On Stage: Two acts with local roots come home

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By Denny Dyroff, Entertainment Editor, The Times

Allen Tate

Two acts that are performing in the area on June 22 have Pennsylvania roots and are playing venues very close to where their careers started – Allen Tate and The Ocean Blue.

Tate, who went to high school in Fort Washington and now lives in Brooklyn, will come back to the area for a show Saturday night at Boot and Saddle (1131 South Broad Street, Philadelphia, 215-639-4528, www.bootandsaddlephilly.com).

For a long time, music fans were familiar with Tate as a singer and stage performer but not with Tate performing his own material. The singer with the golden baritone voice has been delighting ears for years as the vocalist for the band San Fermin.

When he has a break from San Fermin, Tate works on his solo career – a career that saw him release his debut solo album, “Sleepwalker,” in 2016 on Votiv Music, and his sophomore album, “In The Waves,” on May 3 via Sleep Well Records.

“My live set is almost all the new record,” said Tate, during a phone interview last week from his home in Brooklyn. “‘Sleepwalker’ was not a record for a live band.”

Tate began composing “Sleepwalker” in the fall of 2014 during a three-week stay in Copenhagen, where San Fermin had performed to an enthusiastic reception.

“We had a break with San Fermin at the end of summer in 2014 so I took off for Copenhagen,” said Tate, who grew up in nearby Chalfont and was a basketball standout at Germantown Academy.

“It was at the end of touring after our first record. I wanted to go to Copenhagen because I didn’t know anybody there. Scandinavian cities are interesting because everyone is nice, but everyone also keeps to themselves.

“I was able to do my own thing without interruptions. I’d walk eight or nine miles a day and then work on music. By October, Copenhagen gets pretty grey and that influenced the album. I think it’s a sparse album. On a lot of the tunes, you can feel the space that it’s happening in. If you feel the space, it can be nice, or it can be empty. The themes are about different times when you either feel alone – about being lonely or wanting to be alone.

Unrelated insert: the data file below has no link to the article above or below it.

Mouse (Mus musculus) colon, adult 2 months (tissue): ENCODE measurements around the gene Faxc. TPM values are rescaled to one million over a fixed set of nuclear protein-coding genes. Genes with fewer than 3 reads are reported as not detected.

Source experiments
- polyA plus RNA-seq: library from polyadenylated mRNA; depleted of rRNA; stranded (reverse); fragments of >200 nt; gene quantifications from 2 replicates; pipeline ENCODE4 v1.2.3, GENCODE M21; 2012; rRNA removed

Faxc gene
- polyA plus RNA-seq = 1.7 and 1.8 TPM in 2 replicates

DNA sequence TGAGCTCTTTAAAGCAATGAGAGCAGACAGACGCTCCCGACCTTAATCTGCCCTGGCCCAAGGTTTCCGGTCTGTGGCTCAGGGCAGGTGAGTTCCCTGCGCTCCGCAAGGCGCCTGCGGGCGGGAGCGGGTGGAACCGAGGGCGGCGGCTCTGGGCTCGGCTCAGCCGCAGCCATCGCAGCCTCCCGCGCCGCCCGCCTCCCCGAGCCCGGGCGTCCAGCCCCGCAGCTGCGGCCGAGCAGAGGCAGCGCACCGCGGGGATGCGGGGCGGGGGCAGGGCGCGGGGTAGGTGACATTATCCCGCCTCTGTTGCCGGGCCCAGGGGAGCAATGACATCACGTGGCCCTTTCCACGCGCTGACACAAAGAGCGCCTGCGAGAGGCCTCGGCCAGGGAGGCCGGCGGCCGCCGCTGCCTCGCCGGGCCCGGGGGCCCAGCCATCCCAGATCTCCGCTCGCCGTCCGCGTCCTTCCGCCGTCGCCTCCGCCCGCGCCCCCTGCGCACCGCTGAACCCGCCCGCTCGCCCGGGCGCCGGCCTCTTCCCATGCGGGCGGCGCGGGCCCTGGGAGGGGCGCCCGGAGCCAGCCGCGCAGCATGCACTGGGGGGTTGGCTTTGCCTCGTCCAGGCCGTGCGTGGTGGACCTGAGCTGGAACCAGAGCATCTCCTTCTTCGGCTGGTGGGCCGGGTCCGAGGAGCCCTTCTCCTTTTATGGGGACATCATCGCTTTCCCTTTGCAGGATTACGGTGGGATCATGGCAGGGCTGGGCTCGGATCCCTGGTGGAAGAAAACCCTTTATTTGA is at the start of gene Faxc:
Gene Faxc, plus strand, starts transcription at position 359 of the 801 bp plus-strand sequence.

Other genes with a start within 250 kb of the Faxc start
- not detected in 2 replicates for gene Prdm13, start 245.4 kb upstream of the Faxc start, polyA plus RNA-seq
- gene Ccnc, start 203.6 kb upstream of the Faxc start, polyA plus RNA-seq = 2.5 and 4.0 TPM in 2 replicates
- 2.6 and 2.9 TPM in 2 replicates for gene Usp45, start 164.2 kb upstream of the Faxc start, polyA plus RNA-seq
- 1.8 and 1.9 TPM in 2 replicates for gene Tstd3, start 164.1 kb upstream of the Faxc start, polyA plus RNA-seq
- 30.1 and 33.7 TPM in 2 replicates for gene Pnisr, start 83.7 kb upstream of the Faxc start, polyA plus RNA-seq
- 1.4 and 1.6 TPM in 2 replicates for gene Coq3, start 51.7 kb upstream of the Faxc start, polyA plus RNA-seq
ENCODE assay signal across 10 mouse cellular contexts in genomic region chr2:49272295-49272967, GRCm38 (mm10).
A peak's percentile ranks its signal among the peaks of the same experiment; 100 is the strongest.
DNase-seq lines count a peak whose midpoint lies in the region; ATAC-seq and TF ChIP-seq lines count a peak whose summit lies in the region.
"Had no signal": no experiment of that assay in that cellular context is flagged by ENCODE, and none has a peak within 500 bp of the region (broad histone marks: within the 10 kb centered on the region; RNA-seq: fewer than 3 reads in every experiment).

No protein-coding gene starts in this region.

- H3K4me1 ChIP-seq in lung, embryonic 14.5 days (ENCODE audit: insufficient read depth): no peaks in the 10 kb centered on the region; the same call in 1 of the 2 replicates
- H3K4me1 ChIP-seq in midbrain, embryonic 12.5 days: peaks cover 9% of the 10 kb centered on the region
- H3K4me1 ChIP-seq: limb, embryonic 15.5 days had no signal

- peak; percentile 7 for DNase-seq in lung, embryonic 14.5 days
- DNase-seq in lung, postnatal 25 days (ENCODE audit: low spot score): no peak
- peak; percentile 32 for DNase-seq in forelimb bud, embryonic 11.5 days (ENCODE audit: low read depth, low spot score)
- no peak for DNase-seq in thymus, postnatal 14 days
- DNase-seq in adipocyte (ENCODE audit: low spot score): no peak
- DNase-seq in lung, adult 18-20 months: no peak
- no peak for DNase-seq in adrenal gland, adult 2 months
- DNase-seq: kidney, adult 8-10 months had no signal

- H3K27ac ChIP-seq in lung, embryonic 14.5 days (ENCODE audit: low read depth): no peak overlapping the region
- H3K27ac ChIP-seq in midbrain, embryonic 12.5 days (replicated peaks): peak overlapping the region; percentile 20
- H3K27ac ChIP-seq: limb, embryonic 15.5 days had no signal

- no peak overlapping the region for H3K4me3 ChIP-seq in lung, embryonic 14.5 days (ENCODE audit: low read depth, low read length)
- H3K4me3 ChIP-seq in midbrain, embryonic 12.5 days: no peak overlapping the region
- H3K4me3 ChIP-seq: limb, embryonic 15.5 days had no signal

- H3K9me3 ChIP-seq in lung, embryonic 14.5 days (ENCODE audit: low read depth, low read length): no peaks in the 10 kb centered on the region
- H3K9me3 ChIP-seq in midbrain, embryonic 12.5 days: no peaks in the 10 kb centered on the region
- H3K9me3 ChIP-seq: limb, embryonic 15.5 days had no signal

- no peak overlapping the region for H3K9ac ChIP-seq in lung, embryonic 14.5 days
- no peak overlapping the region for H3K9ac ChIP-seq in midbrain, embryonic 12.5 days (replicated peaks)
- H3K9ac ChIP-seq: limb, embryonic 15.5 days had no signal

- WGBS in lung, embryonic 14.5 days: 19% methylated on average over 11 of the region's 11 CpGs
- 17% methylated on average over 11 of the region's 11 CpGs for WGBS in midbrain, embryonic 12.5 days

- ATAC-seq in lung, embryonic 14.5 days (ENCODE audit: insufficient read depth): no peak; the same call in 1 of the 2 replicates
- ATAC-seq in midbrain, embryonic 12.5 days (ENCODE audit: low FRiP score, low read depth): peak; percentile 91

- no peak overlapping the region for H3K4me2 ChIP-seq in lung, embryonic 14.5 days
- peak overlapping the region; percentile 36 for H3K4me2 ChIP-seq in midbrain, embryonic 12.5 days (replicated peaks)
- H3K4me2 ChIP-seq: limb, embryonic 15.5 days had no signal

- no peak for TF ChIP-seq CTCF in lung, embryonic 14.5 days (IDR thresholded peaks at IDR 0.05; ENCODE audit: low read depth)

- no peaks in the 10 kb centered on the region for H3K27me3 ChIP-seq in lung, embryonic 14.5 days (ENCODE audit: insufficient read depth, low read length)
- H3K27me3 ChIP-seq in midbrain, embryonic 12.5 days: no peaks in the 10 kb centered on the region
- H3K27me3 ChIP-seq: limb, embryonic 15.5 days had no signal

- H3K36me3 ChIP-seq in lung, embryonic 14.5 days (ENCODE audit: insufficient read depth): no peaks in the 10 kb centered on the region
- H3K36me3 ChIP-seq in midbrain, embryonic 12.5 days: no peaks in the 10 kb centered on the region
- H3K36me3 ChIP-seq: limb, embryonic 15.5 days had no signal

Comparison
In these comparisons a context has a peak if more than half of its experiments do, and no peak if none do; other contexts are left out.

“‘Sleepwalker’ is very internal and pensive – feelings about being alone. On the new album, almost every song is about things I was talking about with people in my life. It’s more of a social album – definitely a more connected effort.”

Tate started recording “In The Waves” last year but the project actually began long before that.

“When I finish a project, there is big sense of relief,” said Tate. “Then, two weeks later, I think of things I should have done. In the fall of 2017, I did some demos with friends in upstate New York. We did four songs. I pitched around trying to find a producer. I wanted to work with John Agnello because he had worked with a lot of projects I like.

“He wanted to go in the studio in early 2018. I only had four-and-a-half songs. I lied and told him I had nine or 10 songs and needed to write one more. I’m usually a slow writer so it was good to have time pressure. I had to write six songs in two months.

“Four of the songs were written with more guitar. It was a right next step for me so I started in that world – louder guitars and more rock.”

Tate and Agnello teamed up to make the album and used three different studios.

“With John, we used Downtown Recording Studio in Soho, Russell Street Recording in Green Point here in Brooklyn, and Hobo Sound in Hoboken, New Jersey,” said Tate. “I think we did the whole record in eight days. John works quickly. We recorded the basic tracks live with a three-piece.